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Wilfred “Wil” Onions
September 29, 1908-July 2, 1959

Bermuda’s best-known and most influential architect of the 20th century, Wilfred Richmond “Wil” Onions was instrumental in developing the revivalist Bermudian vernacular style that came todefine the island’s architecture and inspire Bermudian architects longafter his death.

Taking the traditional Bermuda cottage as inspiration, he designed graceful houses with large, well-portioned rooms and bearing his trademark features such as high, graceful chimneys and ‘welcoming arms’ staircases.

His designs include some of Bermuda’s best-known properties commissioned by prominent families. His most famous landmark is City Hall in Hamilton, although he tragically died before it was completed in 1960.

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this month in history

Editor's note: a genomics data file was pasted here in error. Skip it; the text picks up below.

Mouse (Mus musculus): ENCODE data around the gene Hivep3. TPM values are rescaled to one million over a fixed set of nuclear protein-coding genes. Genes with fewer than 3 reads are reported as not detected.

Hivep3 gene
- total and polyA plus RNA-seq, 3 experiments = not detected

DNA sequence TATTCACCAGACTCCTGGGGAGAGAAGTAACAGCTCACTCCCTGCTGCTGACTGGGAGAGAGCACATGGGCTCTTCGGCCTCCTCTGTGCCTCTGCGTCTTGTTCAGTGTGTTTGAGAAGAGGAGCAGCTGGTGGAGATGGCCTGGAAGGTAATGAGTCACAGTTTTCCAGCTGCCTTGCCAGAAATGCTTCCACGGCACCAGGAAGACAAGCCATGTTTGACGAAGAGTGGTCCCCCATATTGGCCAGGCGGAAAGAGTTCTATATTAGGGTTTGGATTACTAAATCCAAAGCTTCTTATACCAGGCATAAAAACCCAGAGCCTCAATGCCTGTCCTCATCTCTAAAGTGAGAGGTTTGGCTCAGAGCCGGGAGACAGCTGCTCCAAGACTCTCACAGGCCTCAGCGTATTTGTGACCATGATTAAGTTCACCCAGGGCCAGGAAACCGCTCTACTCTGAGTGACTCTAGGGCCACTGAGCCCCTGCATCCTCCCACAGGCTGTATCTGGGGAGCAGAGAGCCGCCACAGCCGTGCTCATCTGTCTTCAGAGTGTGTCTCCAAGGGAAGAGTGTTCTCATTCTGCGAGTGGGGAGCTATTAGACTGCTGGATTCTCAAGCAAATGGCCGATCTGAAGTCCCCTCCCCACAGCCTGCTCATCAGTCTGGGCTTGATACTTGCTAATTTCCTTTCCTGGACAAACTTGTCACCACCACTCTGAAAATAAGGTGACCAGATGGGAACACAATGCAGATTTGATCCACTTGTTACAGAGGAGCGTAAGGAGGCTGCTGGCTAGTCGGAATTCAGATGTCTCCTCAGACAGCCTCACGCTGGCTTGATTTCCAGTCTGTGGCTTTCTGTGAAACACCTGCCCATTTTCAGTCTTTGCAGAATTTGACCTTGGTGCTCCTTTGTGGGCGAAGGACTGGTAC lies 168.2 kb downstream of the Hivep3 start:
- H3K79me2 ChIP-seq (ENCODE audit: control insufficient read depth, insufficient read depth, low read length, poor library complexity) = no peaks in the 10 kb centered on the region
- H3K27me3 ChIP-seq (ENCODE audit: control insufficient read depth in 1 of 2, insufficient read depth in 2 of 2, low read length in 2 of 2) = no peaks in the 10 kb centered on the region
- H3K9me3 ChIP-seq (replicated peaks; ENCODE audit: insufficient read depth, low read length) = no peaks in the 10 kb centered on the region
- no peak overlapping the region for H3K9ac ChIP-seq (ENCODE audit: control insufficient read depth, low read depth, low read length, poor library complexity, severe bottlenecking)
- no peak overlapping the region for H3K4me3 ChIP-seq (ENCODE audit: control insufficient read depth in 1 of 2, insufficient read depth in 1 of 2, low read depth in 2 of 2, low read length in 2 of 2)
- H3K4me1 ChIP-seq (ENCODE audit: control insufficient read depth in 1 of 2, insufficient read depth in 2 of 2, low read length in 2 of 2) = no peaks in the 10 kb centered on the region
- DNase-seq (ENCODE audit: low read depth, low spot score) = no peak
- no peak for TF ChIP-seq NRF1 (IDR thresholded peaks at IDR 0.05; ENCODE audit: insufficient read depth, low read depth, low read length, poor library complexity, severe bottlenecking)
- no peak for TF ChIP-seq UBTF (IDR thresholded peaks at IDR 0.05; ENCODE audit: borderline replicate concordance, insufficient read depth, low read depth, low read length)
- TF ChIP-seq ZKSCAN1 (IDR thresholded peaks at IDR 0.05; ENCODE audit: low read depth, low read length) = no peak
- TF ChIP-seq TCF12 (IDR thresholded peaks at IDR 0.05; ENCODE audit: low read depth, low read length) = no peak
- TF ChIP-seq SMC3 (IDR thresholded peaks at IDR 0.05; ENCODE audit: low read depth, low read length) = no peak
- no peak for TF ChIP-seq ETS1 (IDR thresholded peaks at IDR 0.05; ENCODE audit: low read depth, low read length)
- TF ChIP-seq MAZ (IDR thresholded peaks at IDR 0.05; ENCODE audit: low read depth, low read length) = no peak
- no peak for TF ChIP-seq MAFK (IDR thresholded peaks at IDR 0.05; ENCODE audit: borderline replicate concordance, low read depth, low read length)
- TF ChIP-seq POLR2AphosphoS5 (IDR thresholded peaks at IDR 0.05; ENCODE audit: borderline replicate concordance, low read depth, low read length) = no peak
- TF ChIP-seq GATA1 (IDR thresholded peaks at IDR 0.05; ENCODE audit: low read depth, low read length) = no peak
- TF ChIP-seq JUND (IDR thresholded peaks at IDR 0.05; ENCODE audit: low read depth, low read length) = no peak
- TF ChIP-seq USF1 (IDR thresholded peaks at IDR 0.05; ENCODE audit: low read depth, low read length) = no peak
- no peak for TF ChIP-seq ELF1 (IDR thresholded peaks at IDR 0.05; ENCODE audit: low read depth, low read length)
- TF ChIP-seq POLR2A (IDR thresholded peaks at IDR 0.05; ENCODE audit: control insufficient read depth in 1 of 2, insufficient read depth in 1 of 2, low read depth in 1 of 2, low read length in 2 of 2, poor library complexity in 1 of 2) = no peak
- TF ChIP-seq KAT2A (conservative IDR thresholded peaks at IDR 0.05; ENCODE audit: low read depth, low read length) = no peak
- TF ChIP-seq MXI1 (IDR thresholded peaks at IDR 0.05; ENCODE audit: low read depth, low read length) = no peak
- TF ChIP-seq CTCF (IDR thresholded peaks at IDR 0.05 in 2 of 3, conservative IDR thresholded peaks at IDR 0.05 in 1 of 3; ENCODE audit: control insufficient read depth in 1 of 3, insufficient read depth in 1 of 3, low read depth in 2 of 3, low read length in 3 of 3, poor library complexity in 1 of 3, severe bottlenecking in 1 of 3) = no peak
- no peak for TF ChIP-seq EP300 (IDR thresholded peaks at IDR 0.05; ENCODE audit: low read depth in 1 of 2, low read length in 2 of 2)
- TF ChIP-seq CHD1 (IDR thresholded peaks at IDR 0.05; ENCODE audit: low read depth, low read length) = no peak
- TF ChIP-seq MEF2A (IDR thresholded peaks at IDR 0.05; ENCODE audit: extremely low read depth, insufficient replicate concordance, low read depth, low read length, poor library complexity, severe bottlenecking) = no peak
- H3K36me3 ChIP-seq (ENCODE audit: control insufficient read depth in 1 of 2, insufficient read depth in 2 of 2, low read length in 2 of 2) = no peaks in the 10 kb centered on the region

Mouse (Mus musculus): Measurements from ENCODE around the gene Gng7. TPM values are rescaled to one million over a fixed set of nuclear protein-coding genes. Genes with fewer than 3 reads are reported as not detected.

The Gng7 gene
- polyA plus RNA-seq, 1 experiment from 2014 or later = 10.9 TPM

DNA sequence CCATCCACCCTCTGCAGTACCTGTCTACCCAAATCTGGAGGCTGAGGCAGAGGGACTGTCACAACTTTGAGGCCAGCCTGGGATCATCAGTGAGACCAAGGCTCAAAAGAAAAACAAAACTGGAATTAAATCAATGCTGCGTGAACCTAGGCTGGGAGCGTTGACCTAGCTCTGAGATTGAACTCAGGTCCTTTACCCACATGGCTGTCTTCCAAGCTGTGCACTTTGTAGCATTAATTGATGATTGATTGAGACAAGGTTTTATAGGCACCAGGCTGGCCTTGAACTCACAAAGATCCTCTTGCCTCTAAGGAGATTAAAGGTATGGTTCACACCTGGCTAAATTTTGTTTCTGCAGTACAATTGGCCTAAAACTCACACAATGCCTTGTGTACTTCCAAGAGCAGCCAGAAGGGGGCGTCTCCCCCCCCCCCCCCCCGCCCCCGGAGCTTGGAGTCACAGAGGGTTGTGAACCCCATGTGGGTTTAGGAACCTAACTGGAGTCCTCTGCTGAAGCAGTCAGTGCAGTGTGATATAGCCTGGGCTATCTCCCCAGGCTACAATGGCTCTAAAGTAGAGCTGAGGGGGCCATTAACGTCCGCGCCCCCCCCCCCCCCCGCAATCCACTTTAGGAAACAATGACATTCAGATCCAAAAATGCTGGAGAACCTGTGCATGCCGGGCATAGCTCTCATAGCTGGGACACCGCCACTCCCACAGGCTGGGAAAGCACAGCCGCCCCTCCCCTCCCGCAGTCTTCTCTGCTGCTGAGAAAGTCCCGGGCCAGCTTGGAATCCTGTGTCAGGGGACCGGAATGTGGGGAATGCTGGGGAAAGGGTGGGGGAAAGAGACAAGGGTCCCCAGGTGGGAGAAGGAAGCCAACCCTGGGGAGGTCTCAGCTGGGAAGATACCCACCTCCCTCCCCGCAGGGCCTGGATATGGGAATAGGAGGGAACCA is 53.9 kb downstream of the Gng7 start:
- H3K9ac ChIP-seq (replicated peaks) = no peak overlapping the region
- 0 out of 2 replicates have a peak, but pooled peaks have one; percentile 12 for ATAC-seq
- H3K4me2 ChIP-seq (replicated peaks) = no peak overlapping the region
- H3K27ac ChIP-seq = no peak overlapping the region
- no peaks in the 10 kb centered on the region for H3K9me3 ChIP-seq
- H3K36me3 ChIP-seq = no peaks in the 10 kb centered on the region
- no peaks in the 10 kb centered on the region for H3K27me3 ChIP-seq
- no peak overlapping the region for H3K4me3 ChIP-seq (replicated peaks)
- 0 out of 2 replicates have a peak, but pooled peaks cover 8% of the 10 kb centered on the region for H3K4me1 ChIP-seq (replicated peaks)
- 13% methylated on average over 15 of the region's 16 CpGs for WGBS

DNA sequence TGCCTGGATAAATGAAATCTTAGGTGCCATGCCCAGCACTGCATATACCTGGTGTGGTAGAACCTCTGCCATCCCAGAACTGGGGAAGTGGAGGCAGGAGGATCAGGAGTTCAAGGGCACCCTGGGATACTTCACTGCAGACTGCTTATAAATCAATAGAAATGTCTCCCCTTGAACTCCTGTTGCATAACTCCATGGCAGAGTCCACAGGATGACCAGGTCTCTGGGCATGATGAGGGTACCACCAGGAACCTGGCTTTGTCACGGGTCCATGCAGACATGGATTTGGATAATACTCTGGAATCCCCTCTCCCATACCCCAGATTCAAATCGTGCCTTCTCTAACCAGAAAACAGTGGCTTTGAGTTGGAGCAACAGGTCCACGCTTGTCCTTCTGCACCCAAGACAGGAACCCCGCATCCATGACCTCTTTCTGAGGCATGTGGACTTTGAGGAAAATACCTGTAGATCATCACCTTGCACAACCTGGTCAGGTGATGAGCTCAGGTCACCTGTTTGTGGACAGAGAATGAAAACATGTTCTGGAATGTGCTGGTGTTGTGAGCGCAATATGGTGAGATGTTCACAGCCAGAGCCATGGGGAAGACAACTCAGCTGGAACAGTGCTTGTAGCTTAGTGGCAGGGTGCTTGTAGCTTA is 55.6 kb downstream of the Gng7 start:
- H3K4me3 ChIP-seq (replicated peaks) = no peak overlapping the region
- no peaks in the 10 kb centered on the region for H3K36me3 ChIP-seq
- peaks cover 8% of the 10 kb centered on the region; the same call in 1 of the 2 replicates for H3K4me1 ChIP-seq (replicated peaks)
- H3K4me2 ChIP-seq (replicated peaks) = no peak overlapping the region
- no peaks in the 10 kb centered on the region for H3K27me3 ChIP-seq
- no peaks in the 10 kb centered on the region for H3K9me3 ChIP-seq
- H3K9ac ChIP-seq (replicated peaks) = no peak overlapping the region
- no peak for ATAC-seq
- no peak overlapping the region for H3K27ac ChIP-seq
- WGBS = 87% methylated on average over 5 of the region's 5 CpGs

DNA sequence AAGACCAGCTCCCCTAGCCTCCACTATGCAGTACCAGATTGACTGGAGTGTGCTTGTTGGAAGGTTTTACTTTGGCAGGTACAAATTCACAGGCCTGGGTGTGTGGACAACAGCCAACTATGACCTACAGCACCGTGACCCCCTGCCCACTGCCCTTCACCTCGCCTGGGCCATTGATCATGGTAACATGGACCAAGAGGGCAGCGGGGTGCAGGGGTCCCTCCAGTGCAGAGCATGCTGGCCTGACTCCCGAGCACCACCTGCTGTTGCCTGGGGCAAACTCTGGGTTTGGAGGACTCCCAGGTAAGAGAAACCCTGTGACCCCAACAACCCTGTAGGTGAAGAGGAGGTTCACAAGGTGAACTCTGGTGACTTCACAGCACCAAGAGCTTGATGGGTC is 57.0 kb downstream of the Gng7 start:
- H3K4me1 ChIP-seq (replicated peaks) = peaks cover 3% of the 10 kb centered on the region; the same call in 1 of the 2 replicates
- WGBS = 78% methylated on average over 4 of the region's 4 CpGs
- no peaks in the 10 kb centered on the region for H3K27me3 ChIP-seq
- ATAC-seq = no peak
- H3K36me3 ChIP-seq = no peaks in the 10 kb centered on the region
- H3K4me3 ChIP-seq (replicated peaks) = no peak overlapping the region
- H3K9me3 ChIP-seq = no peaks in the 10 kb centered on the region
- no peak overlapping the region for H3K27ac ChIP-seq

The Causeway opens
September 19, 1871

The Causeway, pictured in 1905.

As estimated 6,000 people—about half of the Island’s population—staked out positions in the area to witness the official opening of The Causeway and Swing Bridge on September 19, 1871.

Begun in 1864, and built at a cost of £30,000, it was the largest project undertaken by Government up to that point. It linked St. George’s to the mainland by land for the first time, replacing the ferry.

The Causeway was demolished in a hurricane in September 1899, but was soon rebuilt.

More recently, in September 2003, four people lost their lives trying to cross the Causeway when Hurricane Fabian was bearing down on Bermuda.

The Causeway was extensively damaged but was repaired within two months. A memorial has been erected for the four who died.

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